The ACC/AHA guidelines do not emphasize treatment-specific goals based on LDL targets (Stone 2014a). These guidelines take a different approach to many aspects of lipid management, including the evaluation of patients for lipid-lowering therapy, the use and monitoring of lipid-lowering agents, and the use of treatment targets. The ACC/AHA guidelines focus on treatment of LDL-C that is based on risk and not on LDL-C level. Risk assessment is used to identify patients to treat, and the intensity of treatment is based on clinical trials evidence; without LDL targets. To estimate ten-year ASCVD risk, the ACC/AHA guidelines employ a simplified global risk-assessment tool with pooled cohort risk equations adapted for different genders and race (non-Hispanic whites and African-Americans in the U.S.). The Pooled Cohort Equations CV Risk Calculator is relatively easy to employ and can be found at http://www.cvriskcalculator.com/. It is also available as an app for mobile devices.
The ACC/AHA guidelines have not been validated in PLWH. There is concern that most CVD prevention guidelines for the general population will underestimate the CVD risk of people living with HIV. Zanni (Zanni 2014) and others compared the ACC/AHA and NCEP/ATP III recommendations among 108 PLWH without known CVD and obtained contrast-enhanced cardiac computed tomography angiography to evaluate the cohort for high-risk morphology (HRM) plaque formation (Zanni 2014). The study found by applying 2013 ACC/AHA guidelines, a higher percentage (26% vs 10%) of subjects with and without HRM coronary plaque would receive statin therapy relative to applying the recommendations from NCEP guidelines.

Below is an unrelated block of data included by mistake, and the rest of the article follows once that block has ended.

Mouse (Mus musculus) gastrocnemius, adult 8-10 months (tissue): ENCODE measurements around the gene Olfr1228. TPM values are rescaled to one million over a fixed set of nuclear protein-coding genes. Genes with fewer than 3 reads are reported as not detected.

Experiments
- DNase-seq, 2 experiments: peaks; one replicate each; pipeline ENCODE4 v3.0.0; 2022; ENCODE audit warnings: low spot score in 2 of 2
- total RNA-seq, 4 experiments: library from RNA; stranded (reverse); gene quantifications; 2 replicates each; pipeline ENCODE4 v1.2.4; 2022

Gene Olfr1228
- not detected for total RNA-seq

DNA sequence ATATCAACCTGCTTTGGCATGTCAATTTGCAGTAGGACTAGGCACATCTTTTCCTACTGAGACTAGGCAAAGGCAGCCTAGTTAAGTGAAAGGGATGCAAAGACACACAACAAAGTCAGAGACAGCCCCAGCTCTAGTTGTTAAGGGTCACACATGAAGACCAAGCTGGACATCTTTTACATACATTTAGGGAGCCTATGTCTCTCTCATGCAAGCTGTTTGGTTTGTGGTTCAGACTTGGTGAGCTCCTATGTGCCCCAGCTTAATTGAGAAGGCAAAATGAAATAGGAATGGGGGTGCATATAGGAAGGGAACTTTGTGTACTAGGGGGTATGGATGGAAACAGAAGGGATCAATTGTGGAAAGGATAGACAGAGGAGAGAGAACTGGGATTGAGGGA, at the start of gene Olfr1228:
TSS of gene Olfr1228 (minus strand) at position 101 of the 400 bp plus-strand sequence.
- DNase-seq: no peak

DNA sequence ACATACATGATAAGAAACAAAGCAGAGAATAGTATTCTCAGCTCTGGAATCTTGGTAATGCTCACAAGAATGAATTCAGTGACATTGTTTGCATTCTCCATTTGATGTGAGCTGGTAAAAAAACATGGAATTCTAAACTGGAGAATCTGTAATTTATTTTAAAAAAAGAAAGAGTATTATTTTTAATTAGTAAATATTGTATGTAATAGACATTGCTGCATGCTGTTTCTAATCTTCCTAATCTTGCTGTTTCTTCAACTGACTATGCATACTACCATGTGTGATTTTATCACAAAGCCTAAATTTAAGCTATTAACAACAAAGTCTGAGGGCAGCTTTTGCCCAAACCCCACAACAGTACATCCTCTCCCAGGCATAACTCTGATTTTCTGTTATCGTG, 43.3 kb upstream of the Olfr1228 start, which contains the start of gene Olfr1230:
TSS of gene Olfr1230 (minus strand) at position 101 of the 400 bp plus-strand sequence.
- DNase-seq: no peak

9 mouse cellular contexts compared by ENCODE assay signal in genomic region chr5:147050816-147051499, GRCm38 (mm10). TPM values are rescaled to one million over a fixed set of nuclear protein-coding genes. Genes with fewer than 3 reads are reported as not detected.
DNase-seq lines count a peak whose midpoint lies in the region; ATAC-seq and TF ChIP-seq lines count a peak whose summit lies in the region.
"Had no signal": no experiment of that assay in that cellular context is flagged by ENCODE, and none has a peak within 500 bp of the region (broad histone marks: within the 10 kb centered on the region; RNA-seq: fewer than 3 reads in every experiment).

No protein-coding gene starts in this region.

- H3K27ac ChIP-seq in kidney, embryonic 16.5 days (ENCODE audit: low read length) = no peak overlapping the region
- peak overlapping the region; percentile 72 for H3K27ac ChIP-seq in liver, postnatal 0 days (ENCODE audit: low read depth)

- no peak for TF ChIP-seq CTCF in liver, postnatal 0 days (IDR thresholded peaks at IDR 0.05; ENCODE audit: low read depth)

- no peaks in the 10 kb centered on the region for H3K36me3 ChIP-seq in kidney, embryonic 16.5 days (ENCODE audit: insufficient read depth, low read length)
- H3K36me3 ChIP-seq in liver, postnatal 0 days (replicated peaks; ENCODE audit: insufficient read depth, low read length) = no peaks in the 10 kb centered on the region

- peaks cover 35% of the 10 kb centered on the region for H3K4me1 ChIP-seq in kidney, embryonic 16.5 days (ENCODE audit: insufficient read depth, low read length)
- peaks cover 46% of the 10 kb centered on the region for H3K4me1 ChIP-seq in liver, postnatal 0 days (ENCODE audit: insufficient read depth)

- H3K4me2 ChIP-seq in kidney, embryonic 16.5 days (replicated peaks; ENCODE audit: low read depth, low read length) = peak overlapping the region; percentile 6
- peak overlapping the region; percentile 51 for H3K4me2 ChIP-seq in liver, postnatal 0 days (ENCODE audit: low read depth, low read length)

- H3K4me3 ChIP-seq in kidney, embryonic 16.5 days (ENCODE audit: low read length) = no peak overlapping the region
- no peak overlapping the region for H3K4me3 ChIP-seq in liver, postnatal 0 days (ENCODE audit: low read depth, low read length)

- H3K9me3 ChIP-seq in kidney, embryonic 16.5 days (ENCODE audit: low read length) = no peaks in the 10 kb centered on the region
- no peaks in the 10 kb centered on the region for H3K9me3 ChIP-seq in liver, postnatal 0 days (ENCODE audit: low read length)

Statins represent the primary ASCVD prevention intervention. Numerous studies among HIV-uninfected individuals without evidence of coronary heart disease have demonstrated substantial relative reductions in cardiovascular events with the use of statins. Statins are an attractive option in HIV because, in addition to their cholesterol-lowering properties, they have anti-inflammatory effects that may further reduce CVD and all-cause mortality.
A previously published cohort study has identified a significant survival benefit for HIV-positive statin users who were virologically controlled on ART.